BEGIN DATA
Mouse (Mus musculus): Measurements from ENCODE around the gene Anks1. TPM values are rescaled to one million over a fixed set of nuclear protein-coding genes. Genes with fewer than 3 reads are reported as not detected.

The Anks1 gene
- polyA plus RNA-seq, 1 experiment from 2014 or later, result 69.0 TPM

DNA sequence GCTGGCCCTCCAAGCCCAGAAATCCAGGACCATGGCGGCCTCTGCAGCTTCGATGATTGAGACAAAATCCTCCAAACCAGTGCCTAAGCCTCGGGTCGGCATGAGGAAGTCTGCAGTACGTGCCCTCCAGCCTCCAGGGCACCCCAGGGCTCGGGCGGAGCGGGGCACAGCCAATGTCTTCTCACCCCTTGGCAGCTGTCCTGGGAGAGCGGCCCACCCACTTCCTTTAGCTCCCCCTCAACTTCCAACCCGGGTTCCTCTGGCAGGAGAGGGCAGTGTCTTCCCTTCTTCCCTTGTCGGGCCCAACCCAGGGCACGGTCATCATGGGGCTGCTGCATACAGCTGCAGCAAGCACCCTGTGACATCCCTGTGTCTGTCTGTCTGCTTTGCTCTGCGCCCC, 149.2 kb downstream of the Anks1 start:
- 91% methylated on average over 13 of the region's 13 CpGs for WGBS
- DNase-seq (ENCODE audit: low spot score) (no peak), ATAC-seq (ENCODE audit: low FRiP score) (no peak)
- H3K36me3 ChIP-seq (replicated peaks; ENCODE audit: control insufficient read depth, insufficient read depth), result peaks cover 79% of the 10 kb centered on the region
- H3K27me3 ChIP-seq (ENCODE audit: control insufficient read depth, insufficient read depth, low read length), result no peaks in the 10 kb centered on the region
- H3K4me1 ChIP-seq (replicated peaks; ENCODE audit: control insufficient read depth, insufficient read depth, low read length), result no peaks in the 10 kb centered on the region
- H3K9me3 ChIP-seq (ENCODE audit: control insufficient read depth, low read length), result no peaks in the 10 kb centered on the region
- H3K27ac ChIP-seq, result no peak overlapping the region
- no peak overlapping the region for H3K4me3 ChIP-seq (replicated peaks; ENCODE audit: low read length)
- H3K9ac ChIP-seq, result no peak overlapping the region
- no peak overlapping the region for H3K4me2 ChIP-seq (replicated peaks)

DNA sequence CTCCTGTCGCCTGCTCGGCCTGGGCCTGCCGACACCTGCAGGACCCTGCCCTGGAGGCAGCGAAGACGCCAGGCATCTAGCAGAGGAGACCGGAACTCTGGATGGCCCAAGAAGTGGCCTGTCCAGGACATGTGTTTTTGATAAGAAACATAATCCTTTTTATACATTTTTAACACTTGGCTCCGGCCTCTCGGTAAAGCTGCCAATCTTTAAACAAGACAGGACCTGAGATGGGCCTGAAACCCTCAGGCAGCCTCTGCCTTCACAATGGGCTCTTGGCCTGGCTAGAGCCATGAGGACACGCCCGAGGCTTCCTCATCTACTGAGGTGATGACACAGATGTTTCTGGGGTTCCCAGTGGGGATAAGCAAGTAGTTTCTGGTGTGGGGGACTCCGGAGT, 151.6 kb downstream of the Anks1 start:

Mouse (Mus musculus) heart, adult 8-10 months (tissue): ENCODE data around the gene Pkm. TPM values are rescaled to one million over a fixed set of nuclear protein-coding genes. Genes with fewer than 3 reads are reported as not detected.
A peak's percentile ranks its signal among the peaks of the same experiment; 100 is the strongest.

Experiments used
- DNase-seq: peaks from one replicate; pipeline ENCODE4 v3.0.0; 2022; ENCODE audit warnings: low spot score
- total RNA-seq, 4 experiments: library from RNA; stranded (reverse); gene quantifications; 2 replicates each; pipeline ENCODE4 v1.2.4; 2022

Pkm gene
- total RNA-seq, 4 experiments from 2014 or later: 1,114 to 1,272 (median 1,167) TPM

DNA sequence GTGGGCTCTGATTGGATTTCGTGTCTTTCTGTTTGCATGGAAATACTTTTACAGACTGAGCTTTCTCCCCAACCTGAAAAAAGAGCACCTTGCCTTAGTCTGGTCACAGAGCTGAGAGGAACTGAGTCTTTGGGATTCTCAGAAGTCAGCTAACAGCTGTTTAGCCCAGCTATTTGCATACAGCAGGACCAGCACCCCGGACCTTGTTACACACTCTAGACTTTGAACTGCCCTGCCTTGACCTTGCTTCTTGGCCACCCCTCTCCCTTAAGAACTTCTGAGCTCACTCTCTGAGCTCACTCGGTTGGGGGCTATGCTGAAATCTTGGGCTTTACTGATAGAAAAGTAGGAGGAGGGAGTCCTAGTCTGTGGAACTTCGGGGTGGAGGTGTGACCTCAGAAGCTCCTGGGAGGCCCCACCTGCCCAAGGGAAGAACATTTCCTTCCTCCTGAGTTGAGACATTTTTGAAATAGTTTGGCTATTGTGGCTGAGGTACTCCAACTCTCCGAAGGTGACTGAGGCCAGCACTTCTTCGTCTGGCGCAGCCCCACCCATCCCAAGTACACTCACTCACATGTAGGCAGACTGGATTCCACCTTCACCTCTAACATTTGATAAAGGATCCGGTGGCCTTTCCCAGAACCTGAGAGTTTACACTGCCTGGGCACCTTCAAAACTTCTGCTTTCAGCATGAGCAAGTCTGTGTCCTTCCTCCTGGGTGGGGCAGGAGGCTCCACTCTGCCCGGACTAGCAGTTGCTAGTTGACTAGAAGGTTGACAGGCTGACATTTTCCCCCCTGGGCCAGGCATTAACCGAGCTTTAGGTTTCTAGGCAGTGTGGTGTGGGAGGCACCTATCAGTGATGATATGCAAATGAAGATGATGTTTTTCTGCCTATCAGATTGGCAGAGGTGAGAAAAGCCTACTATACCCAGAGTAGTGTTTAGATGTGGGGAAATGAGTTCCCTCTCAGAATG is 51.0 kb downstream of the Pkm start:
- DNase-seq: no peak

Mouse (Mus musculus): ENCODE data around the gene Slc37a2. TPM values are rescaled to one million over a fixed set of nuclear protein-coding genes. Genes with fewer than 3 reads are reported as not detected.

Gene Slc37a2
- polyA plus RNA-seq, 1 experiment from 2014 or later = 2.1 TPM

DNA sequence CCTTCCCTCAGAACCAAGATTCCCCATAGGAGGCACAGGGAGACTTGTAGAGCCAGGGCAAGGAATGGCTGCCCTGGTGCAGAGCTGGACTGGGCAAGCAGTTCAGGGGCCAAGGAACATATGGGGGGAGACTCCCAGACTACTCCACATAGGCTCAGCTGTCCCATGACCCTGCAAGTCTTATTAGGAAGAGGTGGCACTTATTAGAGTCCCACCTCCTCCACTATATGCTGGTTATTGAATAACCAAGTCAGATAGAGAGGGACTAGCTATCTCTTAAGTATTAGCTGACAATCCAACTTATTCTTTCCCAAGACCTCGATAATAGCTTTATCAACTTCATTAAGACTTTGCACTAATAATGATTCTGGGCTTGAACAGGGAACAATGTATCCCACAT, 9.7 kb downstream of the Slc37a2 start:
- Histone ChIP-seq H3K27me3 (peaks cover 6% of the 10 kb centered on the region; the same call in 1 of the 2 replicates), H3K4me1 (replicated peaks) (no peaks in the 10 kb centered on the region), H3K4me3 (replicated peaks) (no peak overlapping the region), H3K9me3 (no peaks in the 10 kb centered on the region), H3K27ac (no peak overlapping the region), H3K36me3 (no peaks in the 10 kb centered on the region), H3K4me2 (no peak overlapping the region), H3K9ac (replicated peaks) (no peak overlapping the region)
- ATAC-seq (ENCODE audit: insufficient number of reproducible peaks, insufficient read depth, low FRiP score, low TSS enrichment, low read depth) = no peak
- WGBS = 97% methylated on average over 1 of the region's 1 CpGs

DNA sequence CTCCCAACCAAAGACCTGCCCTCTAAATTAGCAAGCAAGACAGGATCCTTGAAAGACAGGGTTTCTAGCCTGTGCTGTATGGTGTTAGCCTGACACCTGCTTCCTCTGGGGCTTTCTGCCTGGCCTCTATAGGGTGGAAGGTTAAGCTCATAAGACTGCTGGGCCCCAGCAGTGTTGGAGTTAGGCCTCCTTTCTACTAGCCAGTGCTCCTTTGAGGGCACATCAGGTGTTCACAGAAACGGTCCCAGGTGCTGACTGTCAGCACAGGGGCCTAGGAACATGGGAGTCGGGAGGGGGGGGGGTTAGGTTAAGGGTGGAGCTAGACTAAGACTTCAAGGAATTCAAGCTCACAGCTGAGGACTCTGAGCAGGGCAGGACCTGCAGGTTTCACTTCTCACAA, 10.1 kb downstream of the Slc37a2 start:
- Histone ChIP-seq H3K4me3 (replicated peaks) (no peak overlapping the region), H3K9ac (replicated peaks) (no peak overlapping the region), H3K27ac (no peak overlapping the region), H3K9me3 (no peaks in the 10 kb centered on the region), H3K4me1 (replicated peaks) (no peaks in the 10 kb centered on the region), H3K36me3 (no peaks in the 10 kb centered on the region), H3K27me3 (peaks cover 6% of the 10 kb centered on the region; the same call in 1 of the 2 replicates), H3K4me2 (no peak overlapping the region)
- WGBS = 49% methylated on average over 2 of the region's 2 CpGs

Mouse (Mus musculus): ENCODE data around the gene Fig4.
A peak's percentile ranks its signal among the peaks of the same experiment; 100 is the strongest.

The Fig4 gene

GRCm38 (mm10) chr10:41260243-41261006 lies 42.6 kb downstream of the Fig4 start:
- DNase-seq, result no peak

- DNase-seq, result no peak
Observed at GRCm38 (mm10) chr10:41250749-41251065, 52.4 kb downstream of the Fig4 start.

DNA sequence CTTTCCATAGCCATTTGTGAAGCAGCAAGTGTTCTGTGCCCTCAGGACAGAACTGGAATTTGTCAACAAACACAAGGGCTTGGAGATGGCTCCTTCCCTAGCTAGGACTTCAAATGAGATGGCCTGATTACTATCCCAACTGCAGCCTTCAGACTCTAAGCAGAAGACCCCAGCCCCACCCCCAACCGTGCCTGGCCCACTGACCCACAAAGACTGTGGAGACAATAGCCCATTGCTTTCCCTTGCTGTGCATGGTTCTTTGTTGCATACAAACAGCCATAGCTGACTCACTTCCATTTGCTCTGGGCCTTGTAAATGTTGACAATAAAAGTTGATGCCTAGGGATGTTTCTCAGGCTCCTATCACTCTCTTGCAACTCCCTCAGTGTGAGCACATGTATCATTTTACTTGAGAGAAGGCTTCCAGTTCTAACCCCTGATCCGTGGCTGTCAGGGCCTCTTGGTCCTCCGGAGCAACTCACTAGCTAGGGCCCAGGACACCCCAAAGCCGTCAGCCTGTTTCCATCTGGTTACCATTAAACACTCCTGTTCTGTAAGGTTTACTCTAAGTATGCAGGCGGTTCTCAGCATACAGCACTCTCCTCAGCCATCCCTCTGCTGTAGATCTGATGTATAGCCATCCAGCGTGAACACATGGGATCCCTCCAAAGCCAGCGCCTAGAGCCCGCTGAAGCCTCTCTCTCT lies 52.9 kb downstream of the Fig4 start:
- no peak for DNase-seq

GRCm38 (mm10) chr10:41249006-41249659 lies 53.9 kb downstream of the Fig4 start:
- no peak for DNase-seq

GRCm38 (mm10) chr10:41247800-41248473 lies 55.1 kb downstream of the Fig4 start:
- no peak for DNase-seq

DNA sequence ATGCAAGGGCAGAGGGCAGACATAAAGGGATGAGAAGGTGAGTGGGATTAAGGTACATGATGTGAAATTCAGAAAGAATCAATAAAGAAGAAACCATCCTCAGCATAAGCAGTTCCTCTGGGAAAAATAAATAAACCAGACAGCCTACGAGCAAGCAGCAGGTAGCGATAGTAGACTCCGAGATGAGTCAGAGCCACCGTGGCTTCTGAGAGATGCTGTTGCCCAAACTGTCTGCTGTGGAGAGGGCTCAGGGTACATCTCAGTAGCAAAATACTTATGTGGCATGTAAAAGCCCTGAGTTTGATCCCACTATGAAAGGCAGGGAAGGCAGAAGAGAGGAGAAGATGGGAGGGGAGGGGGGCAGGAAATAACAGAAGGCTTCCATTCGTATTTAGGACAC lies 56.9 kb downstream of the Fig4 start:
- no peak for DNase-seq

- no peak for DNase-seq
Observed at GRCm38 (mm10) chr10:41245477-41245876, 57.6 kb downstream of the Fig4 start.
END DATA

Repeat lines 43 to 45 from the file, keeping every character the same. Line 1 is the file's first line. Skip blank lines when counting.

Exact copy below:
- no peak for DNase-seq

GRCm38 (mm10) chr10:41249006-41249659 lies 53.9 kb downstream of the Fig4 start:
- no peak for DNase-seq